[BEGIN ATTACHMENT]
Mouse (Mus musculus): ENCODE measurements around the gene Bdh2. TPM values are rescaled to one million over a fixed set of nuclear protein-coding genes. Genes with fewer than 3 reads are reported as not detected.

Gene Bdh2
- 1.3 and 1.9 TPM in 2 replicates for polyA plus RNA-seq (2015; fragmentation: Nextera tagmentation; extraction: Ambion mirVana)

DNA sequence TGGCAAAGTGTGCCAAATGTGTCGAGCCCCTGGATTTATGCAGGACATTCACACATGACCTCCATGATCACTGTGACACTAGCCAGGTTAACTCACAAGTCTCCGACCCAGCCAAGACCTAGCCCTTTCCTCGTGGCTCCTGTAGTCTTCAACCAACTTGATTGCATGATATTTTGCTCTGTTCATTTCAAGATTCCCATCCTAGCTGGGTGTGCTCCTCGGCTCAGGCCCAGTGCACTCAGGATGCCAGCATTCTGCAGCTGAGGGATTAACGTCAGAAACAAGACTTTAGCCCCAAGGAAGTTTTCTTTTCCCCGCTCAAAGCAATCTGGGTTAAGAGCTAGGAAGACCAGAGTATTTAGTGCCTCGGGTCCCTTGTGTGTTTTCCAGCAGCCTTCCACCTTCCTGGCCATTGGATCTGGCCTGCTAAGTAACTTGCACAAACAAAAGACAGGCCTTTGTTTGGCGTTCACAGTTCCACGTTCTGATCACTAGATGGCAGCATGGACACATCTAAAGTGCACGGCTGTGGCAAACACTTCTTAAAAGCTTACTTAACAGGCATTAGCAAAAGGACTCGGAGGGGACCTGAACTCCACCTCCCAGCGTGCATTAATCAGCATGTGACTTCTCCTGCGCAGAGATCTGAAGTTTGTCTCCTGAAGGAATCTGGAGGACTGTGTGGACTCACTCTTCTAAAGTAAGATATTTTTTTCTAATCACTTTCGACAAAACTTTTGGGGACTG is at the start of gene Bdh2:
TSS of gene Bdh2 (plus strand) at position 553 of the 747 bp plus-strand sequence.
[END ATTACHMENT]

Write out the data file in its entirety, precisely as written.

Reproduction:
Mouse (Mus musculus): ENCODE measurements around the gene Bdh2. TPM values are rescaled to one million over a fixed set of nuclear protein-coding genes. Genes with fewer than 3 reads are reported as not detected.

Gene Bdh2
- 1.3 and 1.9 TPM in 2 replicates for polyA plus RNA-seq (2015; fragmentation: Nextera tagmentation; extraction: Ambion mirVana)

DNA sequence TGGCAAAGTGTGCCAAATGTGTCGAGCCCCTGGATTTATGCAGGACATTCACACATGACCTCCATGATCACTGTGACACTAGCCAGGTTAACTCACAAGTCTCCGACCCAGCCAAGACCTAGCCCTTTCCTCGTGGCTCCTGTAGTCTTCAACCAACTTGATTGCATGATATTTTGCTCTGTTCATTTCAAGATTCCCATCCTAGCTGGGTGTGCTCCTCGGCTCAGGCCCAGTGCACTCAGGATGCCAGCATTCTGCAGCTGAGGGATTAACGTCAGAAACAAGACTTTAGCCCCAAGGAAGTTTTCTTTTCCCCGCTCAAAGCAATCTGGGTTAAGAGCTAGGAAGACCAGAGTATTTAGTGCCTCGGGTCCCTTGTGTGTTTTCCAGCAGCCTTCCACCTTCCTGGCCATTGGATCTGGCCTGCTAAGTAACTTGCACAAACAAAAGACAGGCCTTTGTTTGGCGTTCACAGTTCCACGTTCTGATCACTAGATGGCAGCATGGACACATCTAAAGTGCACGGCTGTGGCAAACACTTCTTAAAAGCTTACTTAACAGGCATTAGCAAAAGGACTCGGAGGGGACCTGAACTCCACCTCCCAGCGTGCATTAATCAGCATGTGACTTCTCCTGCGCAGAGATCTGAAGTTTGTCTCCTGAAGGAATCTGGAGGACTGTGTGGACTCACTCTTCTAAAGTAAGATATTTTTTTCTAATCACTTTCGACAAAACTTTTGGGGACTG is at the start of gene Bdh2:
TSS of gene Bdh2 (plus strand) at position 553 of the 747 bp plus-strand sequence.